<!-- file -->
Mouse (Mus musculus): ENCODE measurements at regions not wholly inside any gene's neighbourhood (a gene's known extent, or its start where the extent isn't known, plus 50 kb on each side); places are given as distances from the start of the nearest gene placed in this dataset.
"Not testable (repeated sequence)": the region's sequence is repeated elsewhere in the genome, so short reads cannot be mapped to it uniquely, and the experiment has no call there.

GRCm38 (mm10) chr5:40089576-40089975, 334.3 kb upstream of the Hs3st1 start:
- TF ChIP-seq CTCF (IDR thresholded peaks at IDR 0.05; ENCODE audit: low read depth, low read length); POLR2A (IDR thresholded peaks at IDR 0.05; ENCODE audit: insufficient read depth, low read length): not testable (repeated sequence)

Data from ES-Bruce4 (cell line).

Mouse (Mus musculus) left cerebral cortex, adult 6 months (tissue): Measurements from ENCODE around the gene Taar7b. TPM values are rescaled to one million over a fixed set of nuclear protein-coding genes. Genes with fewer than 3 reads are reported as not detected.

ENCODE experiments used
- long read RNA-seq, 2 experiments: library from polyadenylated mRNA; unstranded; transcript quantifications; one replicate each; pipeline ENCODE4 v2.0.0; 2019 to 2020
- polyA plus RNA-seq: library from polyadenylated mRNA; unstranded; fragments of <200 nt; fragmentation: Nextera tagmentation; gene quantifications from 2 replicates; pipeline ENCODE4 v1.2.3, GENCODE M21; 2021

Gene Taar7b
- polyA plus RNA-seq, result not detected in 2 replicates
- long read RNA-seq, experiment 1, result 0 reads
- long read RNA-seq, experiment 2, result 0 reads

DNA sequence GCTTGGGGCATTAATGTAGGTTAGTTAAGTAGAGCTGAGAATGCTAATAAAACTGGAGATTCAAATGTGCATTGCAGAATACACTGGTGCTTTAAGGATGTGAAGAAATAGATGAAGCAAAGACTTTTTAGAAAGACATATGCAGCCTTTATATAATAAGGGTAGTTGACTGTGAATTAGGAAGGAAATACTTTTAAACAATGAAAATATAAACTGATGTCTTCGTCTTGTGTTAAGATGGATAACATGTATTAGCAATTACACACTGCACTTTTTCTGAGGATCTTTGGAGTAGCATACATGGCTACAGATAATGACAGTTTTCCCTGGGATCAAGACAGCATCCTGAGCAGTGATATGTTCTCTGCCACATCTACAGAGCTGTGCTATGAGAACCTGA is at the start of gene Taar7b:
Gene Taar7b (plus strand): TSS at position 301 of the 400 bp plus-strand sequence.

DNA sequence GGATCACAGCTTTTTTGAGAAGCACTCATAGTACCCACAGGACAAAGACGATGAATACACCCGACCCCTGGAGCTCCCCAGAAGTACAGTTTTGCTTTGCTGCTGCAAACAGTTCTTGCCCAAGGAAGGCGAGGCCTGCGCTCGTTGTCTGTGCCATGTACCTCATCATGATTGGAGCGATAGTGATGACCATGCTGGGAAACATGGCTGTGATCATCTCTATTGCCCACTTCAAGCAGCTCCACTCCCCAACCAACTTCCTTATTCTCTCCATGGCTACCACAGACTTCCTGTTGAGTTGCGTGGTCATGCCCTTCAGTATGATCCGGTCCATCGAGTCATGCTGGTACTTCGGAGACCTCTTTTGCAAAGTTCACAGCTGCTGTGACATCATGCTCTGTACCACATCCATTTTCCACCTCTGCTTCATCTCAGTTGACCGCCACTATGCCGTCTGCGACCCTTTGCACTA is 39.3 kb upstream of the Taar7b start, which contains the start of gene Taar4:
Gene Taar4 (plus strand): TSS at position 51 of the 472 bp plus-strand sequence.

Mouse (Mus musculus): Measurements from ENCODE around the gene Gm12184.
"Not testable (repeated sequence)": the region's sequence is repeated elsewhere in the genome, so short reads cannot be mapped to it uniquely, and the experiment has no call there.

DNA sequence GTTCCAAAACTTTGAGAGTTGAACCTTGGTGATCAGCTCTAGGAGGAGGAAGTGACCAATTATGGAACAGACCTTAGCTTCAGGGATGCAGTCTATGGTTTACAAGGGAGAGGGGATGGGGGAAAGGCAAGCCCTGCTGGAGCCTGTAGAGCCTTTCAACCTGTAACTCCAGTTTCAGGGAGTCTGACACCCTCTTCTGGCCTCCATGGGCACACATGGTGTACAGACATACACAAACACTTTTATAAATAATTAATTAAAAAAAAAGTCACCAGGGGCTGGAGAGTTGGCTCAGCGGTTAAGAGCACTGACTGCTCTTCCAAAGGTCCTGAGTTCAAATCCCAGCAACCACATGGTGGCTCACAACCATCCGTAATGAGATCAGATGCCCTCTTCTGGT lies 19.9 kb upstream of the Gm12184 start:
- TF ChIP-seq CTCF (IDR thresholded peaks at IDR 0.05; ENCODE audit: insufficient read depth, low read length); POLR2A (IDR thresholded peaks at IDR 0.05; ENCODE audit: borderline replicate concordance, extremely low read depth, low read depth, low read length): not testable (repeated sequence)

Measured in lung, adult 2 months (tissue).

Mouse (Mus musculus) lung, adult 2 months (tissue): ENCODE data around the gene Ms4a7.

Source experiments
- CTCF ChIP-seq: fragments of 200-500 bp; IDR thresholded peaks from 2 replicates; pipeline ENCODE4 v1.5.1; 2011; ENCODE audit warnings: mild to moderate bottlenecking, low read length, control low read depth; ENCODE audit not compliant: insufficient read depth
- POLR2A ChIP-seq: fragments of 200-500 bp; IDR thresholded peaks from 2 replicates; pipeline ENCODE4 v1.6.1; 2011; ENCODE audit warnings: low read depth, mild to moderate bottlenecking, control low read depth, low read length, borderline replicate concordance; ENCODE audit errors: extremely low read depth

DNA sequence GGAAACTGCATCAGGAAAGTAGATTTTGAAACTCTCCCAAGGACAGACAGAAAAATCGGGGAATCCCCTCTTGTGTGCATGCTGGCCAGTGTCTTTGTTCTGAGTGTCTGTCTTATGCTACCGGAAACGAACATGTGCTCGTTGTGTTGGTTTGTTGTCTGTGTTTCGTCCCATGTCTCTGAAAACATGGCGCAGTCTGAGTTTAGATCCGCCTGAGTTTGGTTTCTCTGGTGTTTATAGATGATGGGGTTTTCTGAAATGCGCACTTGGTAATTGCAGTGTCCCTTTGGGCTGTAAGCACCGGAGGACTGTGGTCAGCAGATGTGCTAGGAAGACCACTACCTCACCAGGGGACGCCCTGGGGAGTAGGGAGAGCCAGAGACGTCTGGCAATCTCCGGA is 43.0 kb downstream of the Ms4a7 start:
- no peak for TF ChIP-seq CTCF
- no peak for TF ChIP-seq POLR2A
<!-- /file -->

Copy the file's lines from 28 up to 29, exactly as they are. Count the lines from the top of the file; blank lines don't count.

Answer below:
- no peak for TF ChIP-seq CTCF
- no peak for TF ChIP-seq POLR2A